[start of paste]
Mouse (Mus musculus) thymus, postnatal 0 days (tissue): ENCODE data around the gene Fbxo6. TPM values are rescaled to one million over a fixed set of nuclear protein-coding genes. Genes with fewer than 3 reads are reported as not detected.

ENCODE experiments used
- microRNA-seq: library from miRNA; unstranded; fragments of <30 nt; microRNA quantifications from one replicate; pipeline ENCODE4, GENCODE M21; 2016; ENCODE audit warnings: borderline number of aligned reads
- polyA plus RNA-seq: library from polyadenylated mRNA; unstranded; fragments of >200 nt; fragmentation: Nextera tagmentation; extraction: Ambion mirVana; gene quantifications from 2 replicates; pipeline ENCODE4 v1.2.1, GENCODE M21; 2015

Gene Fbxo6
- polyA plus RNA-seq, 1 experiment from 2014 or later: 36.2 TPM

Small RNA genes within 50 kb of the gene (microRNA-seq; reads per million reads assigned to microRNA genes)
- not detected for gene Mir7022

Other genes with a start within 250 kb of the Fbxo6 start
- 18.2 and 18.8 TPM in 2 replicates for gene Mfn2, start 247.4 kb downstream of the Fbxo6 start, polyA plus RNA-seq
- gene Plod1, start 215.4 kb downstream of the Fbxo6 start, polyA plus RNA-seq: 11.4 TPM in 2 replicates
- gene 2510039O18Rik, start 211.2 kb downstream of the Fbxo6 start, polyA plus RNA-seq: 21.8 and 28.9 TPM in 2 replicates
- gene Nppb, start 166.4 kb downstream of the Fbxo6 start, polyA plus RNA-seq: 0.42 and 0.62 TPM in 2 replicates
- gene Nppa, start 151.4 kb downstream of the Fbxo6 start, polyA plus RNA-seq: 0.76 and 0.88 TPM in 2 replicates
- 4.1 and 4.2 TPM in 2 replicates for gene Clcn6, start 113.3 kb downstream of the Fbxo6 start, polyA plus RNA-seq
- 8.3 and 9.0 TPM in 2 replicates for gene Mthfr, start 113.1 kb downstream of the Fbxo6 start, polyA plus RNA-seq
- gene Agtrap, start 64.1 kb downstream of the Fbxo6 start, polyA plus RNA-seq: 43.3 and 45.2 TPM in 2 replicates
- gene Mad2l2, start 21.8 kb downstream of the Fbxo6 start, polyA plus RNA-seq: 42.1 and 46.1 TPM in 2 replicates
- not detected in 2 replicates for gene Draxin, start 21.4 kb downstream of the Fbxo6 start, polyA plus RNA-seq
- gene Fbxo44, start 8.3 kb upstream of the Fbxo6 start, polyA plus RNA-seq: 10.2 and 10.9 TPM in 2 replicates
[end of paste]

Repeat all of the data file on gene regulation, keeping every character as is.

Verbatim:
Mouse (Mus musculus) thymus, postnatal 0 days (tissue): ENCODE data around the gene Fbxo6. TPM values are rescaled to one million over a fixed set of nuclear protein-coding genes. Genes with fewer than 3 reads are reported as not detected.

ENCODE experiments used
- microRNA-seq: library from miRNA; unstranded; fragments of <30 nt; microRNA quantifications from one replicate; pipeline ENCODE4, GENCODE M21; 2016; ENCODE audit warnings: borderline number of aligned reads
- polyA plus RNA-seq: library from polyadenylated mRNA; unstranded; fragments of >200 nt; fragmentation: Nextera tagmentation; extraction: Ambion mirVana; gene quantifications from 2 replicates; pipeline ENCODE4 v1.2.1, GENCODE M21; 2015

Gene Fbxo6
- polyA plus RNA-seq, 1 experiment from 2014 or later: 36.2 TPM

Small RNA genes within 50 kb of the gene (microRNA-seq; reads per million reads assigned to microRNA genes)
- not detected for gene Mir7022

Other genes with a start within 250 kb of the Fbxo6 start
- 18.2 and 18.8 TPM in 2 replicates for gene Mfn2, start 247.4 kb downstream of the Fbxo6 start, polyA plus RNA-seq
- gene Plod1, start 215.4 kb downstream of the Fbxo6 start, polyA plus RNA-seq: 11.4 TPM in 2 replicates
- gene 2510039O18Rik, start 211.2 kb downstream of the Fbxo6 start, polyA plus RNA-seq: 21.8 and 28.9 TPM in 2 replicates
- gene Nppb, start 166.4 kb downstream of the Fbxo6 start, polyA plus RNA-seq: 0.42 and 0.62 TPM in 2 replicates
- gene Nppa, start 151.4 kb downstream of the Fbxo6 start, polyA plus RNA-seq: 0.76 and 0.88 TPM in 2 replicates
- 4.1 and 4.2 TPM in 2 replicates for gene Clcn6, start 113.3 kb downstream of the Fbxo6 start, polyA plus RNA-seq
- 8.3 and 9.0 TPM in 2 replicates for gene Mthfr, start 113.1 kb downstream of the Fbxo6 start, polyA plus RNA-seq
- gene Agtrap, start 64.1 kb downstream of the Fbxo6 start, polyA plus RNA-seq: 43.3 and 45.2 TPM in 2 replicates
- gene Mad2l2, start 21.8 kb downstream of the Fbxo6 start, polyA plus RNA-seq: 42.1 and 46.1 TPM in 2 replicates
- not detected in 2 replicates for gene Draxin, start 21.4 kb downstream of the Fbxo6 start, polyA plus RNA-seq
- gene Fbxo44, start 8.3 kb upstream of the Fbxo6 start, polyA plus RNA-seq: 10.2 and 10.9 TPM in 2 replicates